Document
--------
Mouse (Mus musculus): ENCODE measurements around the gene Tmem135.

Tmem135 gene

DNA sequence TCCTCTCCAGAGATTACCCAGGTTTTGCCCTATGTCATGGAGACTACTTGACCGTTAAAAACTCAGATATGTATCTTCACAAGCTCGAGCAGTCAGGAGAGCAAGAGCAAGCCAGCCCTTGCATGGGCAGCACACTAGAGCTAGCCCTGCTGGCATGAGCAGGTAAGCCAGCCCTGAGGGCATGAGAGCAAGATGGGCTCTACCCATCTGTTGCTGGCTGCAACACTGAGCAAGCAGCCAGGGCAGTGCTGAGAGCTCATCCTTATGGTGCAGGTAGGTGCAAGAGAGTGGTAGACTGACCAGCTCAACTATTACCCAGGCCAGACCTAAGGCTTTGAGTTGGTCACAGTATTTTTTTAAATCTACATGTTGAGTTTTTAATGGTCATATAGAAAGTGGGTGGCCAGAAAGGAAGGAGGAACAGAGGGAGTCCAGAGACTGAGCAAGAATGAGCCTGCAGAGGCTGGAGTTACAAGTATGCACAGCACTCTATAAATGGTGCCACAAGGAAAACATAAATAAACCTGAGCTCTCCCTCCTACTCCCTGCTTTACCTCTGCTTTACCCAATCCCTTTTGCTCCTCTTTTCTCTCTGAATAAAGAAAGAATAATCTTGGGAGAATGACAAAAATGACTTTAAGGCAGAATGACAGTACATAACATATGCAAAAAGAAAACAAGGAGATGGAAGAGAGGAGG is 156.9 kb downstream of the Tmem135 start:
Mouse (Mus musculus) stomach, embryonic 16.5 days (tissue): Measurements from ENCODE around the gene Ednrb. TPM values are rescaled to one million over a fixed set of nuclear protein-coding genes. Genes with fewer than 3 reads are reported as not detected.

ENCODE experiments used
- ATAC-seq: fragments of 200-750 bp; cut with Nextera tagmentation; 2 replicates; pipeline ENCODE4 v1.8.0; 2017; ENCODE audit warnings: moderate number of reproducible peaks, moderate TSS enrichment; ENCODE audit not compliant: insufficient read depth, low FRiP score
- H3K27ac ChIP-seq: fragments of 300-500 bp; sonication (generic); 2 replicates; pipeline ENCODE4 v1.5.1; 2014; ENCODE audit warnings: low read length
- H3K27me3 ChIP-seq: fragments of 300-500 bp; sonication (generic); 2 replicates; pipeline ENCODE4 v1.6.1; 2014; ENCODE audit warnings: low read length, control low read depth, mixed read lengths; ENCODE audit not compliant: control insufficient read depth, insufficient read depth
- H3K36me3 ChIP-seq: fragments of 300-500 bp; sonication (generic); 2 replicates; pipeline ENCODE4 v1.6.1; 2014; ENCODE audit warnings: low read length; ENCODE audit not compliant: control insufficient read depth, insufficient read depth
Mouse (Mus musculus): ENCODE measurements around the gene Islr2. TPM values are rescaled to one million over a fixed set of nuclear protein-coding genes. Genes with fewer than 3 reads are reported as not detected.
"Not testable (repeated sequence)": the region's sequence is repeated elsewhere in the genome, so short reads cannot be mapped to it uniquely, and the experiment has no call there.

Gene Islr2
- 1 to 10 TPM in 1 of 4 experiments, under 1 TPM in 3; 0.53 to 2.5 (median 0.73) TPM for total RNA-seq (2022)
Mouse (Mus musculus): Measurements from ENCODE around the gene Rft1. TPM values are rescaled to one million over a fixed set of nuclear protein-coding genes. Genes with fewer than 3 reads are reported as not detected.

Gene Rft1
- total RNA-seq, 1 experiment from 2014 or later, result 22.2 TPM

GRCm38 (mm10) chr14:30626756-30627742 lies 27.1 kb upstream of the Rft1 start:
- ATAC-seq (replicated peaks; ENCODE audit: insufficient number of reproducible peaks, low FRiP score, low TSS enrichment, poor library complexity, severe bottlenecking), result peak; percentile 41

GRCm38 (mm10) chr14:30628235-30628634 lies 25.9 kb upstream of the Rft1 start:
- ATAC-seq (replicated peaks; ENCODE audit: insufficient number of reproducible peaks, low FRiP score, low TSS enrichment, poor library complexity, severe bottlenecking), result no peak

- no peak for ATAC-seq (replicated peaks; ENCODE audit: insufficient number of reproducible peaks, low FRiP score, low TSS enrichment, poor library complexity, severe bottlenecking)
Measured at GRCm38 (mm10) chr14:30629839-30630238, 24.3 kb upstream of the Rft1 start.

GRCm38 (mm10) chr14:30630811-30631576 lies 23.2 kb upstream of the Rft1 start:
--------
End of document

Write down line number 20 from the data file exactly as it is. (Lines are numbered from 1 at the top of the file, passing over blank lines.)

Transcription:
- ATAC-seq (replicated peaks; ENCODE audit: insufficient number of reproducible peaks, low FRiP score, low TSS enrichment, poor library complexity, severe bottlenecking), result no peak